Printing an artificial windpipe

Scientists have used 3D printing techniques to construct a new trachea to successfully treat a child born with airway obstruction.
23 May 2013


Scientists have used 3D printing techniques to construct a new temporary windpipe and successfully treat a child born with an airway obstruction.

Twenty month old Kaiba Gionfriddo has tracheobronchomalacia, a Trachae, also called the windpipecondition which affects the trachea, the long tube which connects our larynx (or voicebox) and our lungs.

The role of this strong cartilaginous tube is to keep the airway clear, but patients with tracheobronchomalacia suffer from flaccid cartilage, meaning that the airway can collapse and obstruct breathing.

This condition affects 1 in every 2,200 children, and while most grow out of it, 10% of cases are serious and some children, like Kaiba, regularly require resuscitation.

But Glen Green and his colleagues at the University of Michigan were able to treat Kaiba by using a 3D printer to produce a plastic tracheal splint, a small hollow tube which could keep his airway open.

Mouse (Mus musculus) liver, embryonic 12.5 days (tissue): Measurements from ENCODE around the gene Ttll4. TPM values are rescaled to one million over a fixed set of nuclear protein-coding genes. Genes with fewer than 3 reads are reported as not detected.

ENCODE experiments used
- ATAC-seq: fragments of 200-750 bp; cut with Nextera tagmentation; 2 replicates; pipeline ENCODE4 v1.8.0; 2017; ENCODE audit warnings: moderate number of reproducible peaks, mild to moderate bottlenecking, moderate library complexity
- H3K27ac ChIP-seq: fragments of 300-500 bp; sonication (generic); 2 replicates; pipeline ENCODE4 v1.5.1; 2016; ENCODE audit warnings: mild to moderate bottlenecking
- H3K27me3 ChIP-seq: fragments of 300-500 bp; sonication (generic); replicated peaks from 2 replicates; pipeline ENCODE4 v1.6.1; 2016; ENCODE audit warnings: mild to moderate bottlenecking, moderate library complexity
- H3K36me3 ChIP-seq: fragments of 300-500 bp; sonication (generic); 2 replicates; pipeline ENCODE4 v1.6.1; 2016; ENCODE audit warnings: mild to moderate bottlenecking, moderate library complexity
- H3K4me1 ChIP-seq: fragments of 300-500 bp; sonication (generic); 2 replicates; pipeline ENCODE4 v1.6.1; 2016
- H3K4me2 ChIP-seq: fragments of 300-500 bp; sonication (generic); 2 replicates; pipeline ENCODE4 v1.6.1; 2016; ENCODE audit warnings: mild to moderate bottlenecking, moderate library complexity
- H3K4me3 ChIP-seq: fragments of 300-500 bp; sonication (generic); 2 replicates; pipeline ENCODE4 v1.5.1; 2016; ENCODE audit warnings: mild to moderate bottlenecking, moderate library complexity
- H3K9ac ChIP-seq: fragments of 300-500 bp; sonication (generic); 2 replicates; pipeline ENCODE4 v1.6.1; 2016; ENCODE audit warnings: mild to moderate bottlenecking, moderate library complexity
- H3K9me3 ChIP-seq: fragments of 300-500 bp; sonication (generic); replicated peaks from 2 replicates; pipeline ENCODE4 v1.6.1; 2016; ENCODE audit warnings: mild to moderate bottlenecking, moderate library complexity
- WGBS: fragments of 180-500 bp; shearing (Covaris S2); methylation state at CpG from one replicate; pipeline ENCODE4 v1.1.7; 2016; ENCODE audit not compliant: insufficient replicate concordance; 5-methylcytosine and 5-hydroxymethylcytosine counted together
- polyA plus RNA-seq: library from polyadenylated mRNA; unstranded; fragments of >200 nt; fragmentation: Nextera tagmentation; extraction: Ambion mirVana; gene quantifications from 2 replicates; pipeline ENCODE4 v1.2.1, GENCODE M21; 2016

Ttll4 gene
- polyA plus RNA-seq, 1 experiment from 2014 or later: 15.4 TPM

Rather than construct a permanent repair, the team instead used polycaprolactone, a bio-compatible and bio-degradeable polyester which, placed inside a person, slowly breaks down over a number of years.

This treatment was carried out in February 2012 and Kaiba was able to be taken off a ventilator 21 days after treatment. He has had no difficulty with breathing since this time. The tracheal splint should biodegrade within about 3 years, the same amount of time that it will take for his trachea to grow into a healthy state. This means the small tube will not be around to obstruct his airway when he's older.

The team hope that the 3D printing process can be used to produce other tissue structures in the future and have already begun building ear, nose and bone structures in pre-clinical models.


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